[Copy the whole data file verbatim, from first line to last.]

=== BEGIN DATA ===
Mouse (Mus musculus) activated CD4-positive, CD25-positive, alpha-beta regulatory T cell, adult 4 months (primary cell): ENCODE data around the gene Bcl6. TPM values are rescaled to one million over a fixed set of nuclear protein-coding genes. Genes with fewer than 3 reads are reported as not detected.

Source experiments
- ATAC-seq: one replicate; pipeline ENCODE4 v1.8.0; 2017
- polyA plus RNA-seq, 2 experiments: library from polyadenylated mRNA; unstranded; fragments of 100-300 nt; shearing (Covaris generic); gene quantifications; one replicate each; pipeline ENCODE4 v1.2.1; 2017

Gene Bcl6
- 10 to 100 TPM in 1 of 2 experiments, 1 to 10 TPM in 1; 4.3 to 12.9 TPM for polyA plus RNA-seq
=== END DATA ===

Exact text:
Mouse (Mus musculus) activated CD4-positive, CD25-positive, alpha-beta regulatory T cell, adult 4 months (primary cell): ENCODE data around the gene Bcl6. TPM values are rescaled to one million over a fixed set of nuclear protein-coding genes. Genes with fewer than 3 reads are reported as not detected.

Source experiments
- ATAC-seq: one replicate; pipeline ENCODE4 v1.8.0; 2017
- polyA plus RNA-seq, 2 experiments: library from polyadenylated mRNA; unstranded; fragments of 100-300 nt; shearing (Covaris generic); gene quantifications; one replicate each; pipeline ENCODE4 v1.2.1; 2017

Gene Bcl6
- 10 to 100 TPM in 1 of 2 experiments, 1 to 10 TPM in 1; 4.3 to 12.9 TPM for polyA plus RNA-seq